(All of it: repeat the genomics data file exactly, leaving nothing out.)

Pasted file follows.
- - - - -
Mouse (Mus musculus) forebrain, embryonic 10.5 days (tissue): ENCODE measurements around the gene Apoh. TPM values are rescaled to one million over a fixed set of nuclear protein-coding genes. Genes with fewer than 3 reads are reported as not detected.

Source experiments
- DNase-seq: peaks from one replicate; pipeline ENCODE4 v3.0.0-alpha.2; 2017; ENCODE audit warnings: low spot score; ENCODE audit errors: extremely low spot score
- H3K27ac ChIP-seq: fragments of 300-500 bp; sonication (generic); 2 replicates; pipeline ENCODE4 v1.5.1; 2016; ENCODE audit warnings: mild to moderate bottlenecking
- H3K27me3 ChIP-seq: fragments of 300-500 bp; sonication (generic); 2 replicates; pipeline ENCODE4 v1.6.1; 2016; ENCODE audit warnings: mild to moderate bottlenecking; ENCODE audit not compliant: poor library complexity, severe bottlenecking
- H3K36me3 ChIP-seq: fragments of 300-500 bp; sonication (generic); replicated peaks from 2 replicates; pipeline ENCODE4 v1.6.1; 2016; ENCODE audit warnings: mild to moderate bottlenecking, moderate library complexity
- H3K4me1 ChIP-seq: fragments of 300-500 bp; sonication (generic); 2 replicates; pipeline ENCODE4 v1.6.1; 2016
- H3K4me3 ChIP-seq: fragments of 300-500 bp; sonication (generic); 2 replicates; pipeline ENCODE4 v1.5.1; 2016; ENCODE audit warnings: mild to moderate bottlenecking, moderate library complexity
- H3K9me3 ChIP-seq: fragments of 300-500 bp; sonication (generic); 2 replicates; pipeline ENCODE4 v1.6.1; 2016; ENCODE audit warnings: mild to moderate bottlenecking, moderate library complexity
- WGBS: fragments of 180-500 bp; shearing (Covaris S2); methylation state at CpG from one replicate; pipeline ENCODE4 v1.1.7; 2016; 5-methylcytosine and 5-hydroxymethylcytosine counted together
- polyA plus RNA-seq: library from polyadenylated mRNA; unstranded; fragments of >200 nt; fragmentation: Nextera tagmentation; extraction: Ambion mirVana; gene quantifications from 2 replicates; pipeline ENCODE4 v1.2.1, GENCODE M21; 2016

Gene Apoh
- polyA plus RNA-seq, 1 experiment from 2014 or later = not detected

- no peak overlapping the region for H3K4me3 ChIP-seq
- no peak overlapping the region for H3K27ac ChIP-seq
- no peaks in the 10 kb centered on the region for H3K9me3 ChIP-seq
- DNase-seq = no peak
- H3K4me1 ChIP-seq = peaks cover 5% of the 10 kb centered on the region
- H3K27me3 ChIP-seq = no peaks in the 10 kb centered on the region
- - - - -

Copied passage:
Mouse (Mus musculus) forebrain, embryonic 10.5 days (tissue): ENCODE measurements around the gene Apoh. TPM values are rescaled to one million over a fixed set of nuclear protein-coding genes. Genes with fewer than 3 reads are reported as not detected.

Source experiments
- DNase-seq: peaks from one replicate; pipeline ENCODE4 v3.0.0-alpha.2; 2017; ENCODE audit warnings: low spot score; ENCODE audit errors: extremely low spot score
- H3K27ac ChIP-seq: fragments of 300-500 bp; sonication (generic); 2 replicates; pipeline ENCODE4 v1.5.1; 2016; ENCODE audit warnings: mild to moderate bottlenecking
- H3K27me3 ChIP-seq: fragments of 300-500 bp; sonication (generic); 2 replicates; pipeline ENCODE4 v1.6.1; 2016; ENCODE audit warnings: mild to moderate bottlenecking; ENCODE audit not compliant: poor library complexity, severe bottlenecking
- H3K36me3 ChIP-seq: fragments of 300-500 bp; sonication (generic); replicated peaks from 2 replicates; pipeline ENCODE4 v1.6.1; 2016; ENCODE audit warnings: mild to moderate bottlenecking, moderate library complexity
- H3K4me1 ChIP-seq: fragments of 300-500 bp; sonication (generic); 2 replicates; pipeline ENCODE4 v1.6.1; 2016
- H3K4me3 ChIP-seq: fragments of 300-500 bp; sonication (generic); 2 replicates; pipeline ENCODE4 v1.5.1; 2016; ENCODE audit warnings: mild to moderate bottlenecking, moderate library complexity
- H3K9me3 ChIP-seq: fragments of 300-500 bp; sonication (generic); 2 replicates; pipeline ENCODE4 v1.6.1; 2016; ENCODE audit warnings: mild to moderate bottlenecking, moderate library complexity
- WGBS: fragments of 180-500 bp; shearing (Covaris S2); methylation state at CpG from one replicate; pipeline ENCODE4 v1.1.7; 2016; 5-methylcytosine and 5-hydroxymethylcytosine counted together
- polyA plus RNA-seq: library from polyadenylated mRNA; unstranded; fragments of >200 nt; fragmentation: Nextera tagmentation; extraction: Ambion mirVana; gene quantifications from 2 replicates; pipeline ENCODE4 v1.2.1, GENCODE M21; 2016

Gene Apoh
- polyA plus RNA-seq, 1 experiment from 2014 or later = not detected

- no peak overlapping the region for H3K4me3 ChIP-seq
- no peak overlapping the region for H3K27ac ChIP-seq
- no peaks in the 10 kb centered on the region for H3K9me3 ChIP-seq
- DNase-seq = no peak
- H3K4me1 ChIP-seq = peaks cover 5% of the 10 kb centered on the region
- H3K27me3 ChIP-seq = no peaks in the 10 kb centered on the region